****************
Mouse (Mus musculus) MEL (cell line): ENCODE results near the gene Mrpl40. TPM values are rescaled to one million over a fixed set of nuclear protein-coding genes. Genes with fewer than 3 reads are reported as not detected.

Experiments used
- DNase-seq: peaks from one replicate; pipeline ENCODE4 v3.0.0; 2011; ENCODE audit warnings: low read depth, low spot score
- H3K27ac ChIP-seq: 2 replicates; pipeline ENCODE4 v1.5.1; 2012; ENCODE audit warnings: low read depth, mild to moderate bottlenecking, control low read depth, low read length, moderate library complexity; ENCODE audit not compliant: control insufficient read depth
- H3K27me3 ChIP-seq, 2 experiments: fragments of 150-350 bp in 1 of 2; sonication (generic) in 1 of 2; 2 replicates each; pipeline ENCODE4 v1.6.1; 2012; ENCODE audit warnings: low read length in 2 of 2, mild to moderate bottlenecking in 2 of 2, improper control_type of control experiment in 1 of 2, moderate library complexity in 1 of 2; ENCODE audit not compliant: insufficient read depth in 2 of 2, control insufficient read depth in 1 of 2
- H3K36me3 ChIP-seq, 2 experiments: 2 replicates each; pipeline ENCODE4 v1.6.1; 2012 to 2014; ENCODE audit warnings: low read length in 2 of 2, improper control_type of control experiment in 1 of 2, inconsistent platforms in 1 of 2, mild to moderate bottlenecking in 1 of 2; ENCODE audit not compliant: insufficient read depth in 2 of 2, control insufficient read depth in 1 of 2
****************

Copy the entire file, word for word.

Mouse (Mus musculus) MEL (cell line): ENCODE results near the gene Mrpl40. TPM values are rescaled to one million over a fixed set of nuclear protein-coding genes. Genes with fewer than 3 reads are reported as not detected.

Experiments used
- DNase-seq: peaks from one replicate; pipeline ENCODE4 v3.0.0; 2011; ENCODE audit warnings: low read depth, low spot score
- H3K27ac ChIP-seq: 2 replicates; pipeline ENCODE4 v1.5.1; 2012; ENCODE audit warnings: low read depth, mild to moderate bottlenecking, control low read depth, low read length, moderate library complexity; ENCODE audit not compliant: control insufficient read depth
- H3K27me3 ChIP-seq, 2 experiments: fragments of 150-350 bp in 1 of 2; sonication (generic) in 1 of 2; 2 replicates each; pipeline ENCODE4 v1.6.1; 2012; ENCODE audit warnings: low read length in 2 of 2, mild to moderate bottlenecking in 2 of 2, improper control_type of control experiment in 1 of 2, moderate library complexity in 1 of 2; ENCODE audit not compliant: insufficient read depth in 2 of 2, control insufficient read depth in 1 of 2
- H3K36me3 ChIP-seq, 2 experiments: 2 replicates each; pipeline ENCODE4 v1.6.1; 2012 to 2014; ENCODE audit warnings: low read length in 2 of 2, improper control_type of control experiment in 1 of 2, inconsistent platforms in 1 of 2, mild to moderate bottlenecking in 1 of 2; ENCODE audit not compliant: insufficient read depth in 2 of 2, control insufficient read depth in 1 of 2